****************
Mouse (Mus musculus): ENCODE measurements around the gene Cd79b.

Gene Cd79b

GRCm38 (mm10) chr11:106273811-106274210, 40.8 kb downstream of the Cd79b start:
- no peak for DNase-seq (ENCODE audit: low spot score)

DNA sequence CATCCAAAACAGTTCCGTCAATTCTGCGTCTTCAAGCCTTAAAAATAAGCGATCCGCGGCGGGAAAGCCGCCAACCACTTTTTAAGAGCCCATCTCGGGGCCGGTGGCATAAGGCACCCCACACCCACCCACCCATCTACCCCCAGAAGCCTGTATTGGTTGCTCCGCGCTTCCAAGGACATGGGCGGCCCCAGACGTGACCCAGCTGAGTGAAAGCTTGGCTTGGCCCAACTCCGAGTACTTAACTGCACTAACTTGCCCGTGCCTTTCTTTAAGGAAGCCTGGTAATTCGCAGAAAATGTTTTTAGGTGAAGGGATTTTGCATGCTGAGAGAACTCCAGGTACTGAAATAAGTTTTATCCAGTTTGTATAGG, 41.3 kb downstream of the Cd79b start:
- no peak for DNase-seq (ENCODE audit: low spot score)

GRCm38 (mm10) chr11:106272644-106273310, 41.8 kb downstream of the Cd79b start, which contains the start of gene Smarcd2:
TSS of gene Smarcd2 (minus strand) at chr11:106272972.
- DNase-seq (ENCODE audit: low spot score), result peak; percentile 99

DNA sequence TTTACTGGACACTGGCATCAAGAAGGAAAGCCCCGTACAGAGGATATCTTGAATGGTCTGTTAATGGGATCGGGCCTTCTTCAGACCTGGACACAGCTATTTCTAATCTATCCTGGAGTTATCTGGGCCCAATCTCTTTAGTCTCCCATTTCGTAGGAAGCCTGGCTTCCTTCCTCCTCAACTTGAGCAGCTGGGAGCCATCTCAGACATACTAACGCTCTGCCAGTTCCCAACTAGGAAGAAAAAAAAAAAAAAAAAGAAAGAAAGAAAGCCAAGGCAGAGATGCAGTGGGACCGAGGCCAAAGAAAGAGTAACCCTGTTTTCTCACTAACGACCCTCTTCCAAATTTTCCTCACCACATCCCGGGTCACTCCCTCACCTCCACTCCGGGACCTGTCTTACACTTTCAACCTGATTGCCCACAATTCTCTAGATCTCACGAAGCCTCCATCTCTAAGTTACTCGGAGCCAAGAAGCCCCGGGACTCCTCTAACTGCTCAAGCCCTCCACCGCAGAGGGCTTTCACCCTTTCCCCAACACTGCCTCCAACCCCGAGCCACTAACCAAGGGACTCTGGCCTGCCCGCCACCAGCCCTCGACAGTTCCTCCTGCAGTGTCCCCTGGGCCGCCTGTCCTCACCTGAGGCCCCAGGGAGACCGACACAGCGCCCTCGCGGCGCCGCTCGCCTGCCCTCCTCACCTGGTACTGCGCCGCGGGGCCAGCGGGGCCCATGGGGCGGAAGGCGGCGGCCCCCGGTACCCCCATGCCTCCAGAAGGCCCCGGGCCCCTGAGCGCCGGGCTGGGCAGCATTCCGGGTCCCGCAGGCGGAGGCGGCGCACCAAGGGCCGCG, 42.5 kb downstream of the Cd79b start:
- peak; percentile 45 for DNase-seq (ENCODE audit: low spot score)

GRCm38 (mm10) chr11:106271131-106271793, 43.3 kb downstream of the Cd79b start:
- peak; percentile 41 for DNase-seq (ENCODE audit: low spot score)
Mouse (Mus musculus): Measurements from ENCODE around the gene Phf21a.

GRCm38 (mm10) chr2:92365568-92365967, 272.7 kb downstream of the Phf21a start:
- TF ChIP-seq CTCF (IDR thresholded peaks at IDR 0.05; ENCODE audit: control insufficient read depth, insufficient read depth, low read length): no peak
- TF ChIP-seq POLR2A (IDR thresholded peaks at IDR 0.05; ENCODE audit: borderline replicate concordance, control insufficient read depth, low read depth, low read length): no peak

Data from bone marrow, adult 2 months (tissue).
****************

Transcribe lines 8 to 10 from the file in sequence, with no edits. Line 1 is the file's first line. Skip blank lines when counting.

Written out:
TSS of gene Smarcd2 (minus strand) at chr11:106272972.
- DNase-seq (ENCODE audit: low spot score), result peak; percentile 99

DNA sequence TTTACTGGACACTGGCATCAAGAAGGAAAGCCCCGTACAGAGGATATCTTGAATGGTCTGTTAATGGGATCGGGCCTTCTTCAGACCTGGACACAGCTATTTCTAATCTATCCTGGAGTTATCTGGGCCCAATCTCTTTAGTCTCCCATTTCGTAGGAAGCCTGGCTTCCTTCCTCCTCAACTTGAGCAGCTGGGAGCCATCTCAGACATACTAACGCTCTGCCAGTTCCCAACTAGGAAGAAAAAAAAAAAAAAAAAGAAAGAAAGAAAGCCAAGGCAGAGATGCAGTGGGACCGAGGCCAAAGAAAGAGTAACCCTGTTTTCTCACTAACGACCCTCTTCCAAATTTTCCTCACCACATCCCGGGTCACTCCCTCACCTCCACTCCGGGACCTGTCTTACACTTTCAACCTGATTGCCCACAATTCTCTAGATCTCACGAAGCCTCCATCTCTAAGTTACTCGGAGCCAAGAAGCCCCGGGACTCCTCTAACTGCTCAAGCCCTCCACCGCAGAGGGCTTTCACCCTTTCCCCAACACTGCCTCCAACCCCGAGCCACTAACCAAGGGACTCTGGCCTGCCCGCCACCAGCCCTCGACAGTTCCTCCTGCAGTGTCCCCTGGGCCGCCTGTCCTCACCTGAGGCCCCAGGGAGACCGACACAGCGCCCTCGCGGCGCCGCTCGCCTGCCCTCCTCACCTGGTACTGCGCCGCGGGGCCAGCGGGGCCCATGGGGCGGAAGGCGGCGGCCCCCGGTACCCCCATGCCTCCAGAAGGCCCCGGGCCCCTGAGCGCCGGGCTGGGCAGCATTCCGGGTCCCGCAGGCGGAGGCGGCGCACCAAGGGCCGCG, 42.5 kb downstream of the Cd79b start: